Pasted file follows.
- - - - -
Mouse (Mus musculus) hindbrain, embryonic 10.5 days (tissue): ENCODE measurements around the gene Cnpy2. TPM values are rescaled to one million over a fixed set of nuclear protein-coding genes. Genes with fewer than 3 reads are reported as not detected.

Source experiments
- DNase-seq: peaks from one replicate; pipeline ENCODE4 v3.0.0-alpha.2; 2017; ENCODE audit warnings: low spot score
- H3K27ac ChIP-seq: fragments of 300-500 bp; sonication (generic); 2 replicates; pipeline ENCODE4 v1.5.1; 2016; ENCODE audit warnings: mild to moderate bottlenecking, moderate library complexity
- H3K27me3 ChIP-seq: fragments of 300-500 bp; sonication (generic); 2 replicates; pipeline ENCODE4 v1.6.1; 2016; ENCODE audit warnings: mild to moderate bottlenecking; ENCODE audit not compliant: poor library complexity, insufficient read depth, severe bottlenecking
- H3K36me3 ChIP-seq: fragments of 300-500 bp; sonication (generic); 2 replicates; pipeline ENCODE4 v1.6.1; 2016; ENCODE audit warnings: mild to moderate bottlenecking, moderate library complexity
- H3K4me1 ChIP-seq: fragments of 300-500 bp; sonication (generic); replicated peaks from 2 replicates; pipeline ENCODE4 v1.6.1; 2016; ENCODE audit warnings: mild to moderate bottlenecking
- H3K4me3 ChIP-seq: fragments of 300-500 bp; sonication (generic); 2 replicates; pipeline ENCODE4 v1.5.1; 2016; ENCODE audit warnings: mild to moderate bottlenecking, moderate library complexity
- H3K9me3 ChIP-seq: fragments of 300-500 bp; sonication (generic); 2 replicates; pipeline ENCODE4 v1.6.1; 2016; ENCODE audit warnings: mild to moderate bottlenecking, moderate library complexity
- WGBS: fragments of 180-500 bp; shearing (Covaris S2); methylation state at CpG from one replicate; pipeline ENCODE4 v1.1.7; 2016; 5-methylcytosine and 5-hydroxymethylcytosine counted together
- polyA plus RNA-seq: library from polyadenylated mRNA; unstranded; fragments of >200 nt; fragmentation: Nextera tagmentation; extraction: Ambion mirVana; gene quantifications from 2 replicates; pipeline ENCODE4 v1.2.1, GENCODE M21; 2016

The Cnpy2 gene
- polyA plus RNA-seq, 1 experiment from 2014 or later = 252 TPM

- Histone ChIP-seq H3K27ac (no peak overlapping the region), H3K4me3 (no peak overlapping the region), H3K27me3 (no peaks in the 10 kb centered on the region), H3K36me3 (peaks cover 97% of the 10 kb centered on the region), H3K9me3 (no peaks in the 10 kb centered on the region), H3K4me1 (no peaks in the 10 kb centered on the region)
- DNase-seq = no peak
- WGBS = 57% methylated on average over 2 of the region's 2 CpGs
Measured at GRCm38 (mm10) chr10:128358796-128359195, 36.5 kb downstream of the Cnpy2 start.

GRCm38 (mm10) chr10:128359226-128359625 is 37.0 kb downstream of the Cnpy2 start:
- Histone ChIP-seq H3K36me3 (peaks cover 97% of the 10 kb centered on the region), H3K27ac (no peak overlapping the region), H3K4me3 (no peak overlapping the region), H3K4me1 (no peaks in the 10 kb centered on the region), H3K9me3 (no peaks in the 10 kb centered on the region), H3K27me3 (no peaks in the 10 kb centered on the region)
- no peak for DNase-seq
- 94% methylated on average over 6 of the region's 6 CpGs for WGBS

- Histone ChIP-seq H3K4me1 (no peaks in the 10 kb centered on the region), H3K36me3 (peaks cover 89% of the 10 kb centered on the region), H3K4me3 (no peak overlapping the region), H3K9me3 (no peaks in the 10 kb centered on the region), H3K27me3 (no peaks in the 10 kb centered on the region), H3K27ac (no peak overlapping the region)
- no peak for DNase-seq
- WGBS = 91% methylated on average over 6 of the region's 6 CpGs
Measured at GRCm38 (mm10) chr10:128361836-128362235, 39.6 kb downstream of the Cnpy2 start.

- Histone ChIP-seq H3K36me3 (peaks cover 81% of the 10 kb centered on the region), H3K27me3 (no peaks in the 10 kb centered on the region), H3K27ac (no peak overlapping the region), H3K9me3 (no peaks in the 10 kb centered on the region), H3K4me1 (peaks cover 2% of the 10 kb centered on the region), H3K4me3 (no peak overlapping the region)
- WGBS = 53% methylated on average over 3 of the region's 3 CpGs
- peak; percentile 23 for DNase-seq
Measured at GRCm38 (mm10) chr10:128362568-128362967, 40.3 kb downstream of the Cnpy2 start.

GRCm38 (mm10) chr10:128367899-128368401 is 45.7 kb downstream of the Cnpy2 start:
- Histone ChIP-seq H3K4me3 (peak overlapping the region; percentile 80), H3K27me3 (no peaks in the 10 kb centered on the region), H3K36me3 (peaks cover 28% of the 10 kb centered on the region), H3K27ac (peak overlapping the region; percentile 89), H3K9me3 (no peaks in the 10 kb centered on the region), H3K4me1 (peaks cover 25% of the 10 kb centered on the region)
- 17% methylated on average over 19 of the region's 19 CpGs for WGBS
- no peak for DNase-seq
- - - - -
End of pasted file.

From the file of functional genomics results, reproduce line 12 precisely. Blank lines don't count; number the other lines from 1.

The Cnpy2 gene